It struck me then that perhaps a four-year-old had unconsciously tapped into the Zeitgeist of our world. Weeping, weeping, weeping for all the tragedies stacked up so high we can barely breathe. If Martians were looking on at our planet they surely would be crying for us.
Earlier in the week, I'd awakened with a prayer in my mind that poured out of my lips. "Teach me how to rejoice, God. Help me learn the art of rejoicing." Where did this prayer come from? This was the polar opposite of what I should be feeling, what I should be expressing. All this racial unrest, all this killing and pain--the confusion and uncertainty--the trauma and blood. Could there be a place for rejoicing?
I was looking for a poem. I kept thinking I'd probably find it in a box buried in the depths of my closet. I had approach avoidance. Part of me wanted to open the box, but another part of me didn't. The box held journals from my adolescence, college term papers I'd written--and my collection of poems I'd composed over the years. The poems were what I really wanted to uncover. I was looking for one in particular; the piece had been published in a literary magazine, Forthcoming, at my university. I'd other poems published before that one, but they were morose. Those were the ones I wanted to avoid. They were written at a time in my life when I thought I'd never recover from grief. I suppose they were published, because other people could relate to the despair of life gone wrong--life gone sad. But I really wanted to find that one poem. I could remember being especially pleased with the imagery in it, but more I wanted to read and capture again that decision I'd made to choose life, to keep going after Giovanni and I had broken apart. That poem seemed to mirror the feeling of hope I was looking for. I wanted to use the piece in the new book.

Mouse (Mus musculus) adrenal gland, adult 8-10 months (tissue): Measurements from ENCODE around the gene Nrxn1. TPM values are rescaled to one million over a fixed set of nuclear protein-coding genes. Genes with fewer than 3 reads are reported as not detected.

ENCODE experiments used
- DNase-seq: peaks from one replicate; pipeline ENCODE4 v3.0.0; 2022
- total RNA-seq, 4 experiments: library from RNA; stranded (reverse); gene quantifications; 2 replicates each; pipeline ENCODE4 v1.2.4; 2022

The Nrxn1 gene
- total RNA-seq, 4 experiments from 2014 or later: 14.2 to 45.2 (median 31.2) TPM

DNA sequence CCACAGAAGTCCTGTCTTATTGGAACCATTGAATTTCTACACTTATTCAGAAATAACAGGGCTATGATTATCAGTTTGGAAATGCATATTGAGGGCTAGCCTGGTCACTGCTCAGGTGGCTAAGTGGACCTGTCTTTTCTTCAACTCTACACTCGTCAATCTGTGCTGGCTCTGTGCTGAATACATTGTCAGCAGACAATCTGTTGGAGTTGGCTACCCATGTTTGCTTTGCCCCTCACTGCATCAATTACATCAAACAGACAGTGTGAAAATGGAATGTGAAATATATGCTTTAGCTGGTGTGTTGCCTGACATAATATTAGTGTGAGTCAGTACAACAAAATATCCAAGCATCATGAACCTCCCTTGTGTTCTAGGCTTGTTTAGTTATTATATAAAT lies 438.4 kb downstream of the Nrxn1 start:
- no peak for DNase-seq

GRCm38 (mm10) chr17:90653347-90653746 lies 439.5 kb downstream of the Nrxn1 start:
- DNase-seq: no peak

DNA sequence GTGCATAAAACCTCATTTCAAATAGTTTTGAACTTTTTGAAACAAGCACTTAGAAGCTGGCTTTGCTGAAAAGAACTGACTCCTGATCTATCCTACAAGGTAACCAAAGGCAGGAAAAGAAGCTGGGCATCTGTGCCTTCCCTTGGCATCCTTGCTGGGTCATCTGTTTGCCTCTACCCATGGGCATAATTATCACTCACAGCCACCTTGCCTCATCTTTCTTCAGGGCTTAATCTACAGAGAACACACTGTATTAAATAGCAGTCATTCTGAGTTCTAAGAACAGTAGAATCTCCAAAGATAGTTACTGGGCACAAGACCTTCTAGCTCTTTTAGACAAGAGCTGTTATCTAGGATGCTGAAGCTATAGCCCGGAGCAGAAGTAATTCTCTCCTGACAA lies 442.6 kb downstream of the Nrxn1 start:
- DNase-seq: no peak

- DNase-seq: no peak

At four a.m. I awakened, the box still on my mind. "Just open it, Priscilla, for God's sake." I grabbed a footstool and eyed the box on the top shelf. I wrestled with shoe boxes stacked on top of it and finally dragged the box down. The carton was heavy, weighted with paper, weighted with memories. I unfolded the corners on the box top and nostalgia surfaced. I saw again the old college folders, the spiral bound notebooks, my handwriting unchanged. Seeing handwriting often startles; it's so distinct. When you see the curves and loops of the letters, it's instant recognition. I grabbed the blue notebook first. There was doodling on the cover, along with the seventies pricetag--49 cents. I wrote with red ink.